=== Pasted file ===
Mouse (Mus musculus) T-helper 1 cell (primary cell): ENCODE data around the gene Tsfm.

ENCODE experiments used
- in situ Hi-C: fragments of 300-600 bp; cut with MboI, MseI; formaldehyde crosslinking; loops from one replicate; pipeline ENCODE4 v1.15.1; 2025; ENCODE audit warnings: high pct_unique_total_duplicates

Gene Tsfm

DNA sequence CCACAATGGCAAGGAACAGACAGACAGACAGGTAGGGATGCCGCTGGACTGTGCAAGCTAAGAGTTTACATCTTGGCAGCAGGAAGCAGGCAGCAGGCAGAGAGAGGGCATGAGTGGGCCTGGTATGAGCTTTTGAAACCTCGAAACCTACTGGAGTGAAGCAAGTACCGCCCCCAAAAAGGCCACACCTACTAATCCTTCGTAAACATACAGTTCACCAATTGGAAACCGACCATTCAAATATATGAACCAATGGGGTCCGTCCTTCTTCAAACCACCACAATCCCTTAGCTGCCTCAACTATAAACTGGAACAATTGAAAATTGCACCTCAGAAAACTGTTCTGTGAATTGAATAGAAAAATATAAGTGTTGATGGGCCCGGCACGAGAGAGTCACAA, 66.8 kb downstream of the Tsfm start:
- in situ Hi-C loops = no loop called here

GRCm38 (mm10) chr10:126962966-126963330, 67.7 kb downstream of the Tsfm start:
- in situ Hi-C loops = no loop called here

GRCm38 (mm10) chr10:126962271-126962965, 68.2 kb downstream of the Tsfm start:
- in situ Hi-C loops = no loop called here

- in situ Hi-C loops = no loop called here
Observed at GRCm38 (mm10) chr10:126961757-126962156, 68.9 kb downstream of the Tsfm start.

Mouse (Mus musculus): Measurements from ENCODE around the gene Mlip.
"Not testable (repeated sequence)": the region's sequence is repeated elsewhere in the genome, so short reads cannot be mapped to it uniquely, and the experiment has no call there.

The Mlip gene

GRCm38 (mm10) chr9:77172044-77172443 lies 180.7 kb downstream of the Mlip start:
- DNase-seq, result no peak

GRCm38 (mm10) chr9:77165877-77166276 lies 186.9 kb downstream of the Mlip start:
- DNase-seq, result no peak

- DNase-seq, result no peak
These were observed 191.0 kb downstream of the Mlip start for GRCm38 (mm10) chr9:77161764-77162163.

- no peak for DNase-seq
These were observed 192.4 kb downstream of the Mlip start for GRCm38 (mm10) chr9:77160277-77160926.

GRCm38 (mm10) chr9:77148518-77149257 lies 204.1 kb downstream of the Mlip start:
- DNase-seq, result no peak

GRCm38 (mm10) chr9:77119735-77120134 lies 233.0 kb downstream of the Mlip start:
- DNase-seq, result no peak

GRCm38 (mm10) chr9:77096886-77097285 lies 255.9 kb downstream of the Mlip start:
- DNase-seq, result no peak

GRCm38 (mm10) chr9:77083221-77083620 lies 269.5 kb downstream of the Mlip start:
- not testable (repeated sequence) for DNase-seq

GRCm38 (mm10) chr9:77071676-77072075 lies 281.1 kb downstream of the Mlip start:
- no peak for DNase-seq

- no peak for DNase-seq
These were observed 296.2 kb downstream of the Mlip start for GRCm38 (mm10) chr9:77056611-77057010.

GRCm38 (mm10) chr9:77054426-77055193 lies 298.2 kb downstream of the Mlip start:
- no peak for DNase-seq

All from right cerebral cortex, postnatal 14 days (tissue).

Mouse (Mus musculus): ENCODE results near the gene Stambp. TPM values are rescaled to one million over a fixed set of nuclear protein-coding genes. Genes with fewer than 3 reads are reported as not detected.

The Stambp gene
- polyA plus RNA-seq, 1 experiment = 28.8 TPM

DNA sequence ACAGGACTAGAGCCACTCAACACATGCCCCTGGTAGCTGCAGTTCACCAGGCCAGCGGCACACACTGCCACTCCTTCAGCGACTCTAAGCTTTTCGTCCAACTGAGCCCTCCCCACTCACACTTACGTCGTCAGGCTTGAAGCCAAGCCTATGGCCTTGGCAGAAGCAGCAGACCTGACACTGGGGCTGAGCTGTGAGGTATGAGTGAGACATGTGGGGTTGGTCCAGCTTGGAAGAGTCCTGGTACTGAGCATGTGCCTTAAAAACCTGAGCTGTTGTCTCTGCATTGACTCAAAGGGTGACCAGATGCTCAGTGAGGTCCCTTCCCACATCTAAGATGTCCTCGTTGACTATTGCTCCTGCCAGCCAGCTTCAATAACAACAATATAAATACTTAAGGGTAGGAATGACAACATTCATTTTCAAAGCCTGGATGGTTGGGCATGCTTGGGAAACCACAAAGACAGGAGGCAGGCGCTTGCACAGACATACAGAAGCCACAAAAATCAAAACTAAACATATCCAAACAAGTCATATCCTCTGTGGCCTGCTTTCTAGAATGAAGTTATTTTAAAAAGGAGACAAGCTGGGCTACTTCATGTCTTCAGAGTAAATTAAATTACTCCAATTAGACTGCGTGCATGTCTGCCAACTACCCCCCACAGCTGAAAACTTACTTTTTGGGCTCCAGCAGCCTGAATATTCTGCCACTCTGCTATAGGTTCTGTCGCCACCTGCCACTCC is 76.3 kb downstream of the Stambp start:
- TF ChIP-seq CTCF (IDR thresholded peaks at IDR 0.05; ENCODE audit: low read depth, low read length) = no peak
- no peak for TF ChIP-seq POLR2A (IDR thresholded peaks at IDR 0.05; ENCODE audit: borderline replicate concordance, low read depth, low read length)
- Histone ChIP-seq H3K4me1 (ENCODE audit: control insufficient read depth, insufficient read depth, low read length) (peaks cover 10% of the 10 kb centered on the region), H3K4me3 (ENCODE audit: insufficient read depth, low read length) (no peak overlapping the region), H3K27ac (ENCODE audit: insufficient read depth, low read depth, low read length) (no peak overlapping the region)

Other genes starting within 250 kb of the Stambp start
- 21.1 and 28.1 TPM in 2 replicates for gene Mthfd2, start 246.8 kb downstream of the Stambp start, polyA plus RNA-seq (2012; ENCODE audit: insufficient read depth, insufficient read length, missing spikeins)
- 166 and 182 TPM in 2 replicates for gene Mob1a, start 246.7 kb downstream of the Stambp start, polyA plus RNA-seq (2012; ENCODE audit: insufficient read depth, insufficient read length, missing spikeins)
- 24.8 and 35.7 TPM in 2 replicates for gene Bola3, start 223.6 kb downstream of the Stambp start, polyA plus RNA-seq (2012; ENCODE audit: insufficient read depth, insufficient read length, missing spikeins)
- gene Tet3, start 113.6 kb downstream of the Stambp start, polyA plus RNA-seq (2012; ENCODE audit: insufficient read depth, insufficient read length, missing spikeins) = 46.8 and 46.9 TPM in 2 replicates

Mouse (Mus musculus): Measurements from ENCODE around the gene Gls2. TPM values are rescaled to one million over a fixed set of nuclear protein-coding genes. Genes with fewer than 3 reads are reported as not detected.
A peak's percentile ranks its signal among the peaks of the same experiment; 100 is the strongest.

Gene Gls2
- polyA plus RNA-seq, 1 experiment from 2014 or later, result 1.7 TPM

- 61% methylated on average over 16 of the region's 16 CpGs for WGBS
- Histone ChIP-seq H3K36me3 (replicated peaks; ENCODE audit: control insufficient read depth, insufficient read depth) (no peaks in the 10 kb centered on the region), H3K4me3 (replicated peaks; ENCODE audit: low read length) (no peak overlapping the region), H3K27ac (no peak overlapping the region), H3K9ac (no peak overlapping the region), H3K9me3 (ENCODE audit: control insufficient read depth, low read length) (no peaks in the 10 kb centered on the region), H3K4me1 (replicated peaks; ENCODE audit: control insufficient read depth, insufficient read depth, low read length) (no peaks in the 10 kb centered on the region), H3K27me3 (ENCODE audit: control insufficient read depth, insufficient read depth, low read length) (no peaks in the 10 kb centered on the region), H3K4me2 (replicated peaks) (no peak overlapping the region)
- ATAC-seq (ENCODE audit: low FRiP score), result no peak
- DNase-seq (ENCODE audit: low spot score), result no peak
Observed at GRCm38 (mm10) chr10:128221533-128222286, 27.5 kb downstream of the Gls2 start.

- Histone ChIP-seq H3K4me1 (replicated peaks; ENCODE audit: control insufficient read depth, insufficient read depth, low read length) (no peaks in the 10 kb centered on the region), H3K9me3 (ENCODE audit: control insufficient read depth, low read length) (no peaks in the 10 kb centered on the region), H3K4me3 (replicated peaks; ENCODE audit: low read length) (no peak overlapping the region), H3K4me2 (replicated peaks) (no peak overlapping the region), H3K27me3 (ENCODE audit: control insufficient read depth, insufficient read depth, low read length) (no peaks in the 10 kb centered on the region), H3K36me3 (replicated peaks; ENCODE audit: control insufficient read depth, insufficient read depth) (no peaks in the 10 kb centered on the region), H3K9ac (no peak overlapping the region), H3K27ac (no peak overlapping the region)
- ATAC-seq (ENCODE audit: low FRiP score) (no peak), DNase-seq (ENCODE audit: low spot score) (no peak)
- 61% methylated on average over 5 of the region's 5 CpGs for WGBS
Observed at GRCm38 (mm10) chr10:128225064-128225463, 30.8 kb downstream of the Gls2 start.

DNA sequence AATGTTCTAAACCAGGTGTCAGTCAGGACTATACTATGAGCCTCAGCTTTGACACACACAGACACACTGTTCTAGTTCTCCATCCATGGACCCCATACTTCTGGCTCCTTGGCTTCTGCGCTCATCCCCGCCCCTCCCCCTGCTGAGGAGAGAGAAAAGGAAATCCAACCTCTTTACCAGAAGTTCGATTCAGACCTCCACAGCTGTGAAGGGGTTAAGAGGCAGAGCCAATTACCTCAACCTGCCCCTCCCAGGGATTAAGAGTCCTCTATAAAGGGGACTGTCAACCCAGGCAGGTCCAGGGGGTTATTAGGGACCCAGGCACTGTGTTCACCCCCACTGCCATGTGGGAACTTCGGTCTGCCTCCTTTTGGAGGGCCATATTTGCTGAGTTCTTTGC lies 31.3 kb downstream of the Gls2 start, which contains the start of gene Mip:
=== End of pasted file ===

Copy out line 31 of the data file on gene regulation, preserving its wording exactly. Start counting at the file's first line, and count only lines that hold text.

- not testable (repeated sequence) for DNase-seq